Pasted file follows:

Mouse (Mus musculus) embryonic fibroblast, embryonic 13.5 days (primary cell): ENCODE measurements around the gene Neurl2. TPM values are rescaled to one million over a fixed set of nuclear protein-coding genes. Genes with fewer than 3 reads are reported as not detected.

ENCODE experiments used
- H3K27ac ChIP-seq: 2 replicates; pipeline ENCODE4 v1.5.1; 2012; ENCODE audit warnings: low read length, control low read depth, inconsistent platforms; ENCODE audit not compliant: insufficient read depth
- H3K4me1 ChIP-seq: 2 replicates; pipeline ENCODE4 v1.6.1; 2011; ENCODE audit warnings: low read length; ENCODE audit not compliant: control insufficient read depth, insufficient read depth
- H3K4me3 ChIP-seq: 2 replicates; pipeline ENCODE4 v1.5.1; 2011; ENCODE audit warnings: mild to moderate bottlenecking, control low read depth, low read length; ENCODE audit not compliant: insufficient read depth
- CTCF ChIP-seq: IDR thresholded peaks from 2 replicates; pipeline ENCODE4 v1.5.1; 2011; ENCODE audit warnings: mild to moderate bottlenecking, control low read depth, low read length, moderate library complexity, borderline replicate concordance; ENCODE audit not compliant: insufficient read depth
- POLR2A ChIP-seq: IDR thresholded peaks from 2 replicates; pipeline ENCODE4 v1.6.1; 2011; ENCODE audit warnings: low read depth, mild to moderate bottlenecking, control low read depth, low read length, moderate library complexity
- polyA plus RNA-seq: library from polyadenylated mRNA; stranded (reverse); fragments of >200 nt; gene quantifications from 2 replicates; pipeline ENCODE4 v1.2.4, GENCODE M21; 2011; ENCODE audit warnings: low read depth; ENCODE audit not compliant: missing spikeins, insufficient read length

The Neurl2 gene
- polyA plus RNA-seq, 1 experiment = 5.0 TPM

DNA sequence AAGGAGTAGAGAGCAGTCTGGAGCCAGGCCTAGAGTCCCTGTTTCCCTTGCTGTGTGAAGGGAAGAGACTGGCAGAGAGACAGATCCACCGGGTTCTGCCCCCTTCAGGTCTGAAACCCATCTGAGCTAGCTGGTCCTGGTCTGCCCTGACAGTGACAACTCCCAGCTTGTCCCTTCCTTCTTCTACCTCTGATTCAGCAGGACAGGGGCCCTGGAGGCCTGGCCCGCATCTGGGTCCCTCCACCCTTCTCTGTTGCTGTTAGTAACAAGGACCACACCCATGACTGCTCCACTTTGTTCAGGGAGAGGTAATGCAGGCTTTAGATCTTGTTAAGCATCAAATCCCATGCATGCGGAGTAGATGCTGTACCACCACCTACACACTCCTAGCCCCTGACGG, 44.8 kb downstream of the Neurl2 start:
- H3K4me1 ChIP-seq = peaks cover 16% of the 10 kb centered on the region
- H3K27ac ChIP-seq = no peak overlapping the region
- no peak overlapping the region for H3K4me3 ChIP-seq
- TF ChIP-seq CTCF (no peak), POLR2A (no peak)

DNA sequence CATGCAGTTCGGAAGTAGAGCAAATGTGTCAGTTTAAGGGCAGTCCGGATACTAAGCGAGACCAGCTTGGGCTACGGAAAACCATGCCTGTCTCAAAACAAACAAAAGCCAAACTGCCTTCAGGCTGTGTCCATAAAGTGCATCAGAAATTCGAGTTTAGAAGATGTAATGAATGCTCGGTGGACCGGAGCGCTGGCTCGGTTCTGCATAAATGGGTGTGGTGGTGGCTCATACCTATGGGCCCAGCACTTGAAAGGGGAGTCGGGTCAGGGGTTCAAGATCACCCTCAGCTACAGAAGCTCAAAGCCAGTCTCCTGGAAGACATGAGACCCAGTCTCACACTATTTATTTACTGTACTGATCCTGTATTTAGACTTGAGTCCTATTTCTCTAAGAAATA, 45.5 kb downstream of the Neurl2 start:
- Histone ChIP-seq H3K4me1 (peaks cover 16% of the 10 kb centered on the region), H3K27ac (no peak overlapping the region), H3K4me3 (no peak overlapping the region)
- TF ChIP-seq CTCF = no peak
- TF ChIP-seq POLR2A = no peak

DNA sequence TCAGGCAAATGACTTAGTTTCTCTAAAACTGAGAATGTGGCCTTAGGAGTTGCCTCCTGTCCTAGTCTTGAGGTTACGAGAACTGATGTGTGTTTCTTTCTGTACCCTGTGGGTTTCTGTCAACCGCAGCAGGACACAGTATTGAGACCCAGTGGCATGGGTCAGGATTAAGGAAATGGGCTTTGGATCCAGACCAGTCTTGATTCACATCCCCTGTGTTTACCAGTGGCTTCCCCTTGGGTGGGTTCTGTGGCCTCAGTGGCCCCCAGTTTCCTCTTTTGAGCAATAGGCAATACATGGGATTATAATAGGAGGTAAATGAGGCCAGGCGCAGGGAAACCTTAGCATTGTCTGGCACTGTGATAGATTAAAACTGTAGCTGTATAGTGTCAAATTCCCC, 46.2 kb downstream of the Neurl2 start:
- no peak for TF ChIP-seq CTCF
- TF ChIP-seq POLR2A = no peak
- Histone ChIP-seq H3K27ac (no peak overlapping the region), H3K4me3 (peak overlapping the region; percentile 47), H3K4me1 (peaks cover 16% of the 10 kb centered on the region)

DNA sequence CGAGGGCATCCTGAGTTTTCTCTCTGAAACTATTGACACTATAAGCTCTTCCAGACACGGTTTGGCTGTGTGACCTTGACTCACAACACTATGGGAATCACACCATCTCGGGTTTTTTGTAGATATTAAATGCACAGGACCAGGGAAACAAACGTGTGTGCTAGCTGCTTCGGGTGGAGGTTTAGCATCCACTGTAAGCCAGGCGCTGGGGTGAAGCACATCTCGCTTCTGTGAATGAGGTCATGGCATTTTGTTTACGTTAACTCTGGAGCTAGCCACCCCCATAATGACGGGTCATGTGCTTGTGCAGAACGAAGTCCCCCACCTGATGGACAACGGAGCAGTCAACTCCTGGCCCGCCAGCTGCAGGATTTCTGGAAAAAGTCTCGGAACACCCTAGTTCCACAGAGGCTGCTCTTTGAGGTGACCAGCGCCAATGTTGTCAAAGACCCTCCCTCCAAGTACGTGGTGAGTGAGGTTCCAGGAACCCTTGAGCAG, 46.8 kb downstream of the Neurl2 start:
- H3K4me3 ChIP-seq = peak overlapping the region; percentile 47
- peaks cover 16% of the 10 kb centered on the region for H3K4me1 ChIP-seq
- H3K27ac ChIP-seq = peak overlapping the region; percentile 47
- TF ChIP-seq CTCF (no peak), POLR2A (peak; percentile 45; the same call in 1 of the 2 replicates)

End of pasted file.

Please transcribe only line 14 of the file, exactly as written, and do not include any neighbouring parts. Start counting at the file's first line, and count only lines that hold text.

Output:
- no peak overlapping the region for H3K4me3 ChIP-seq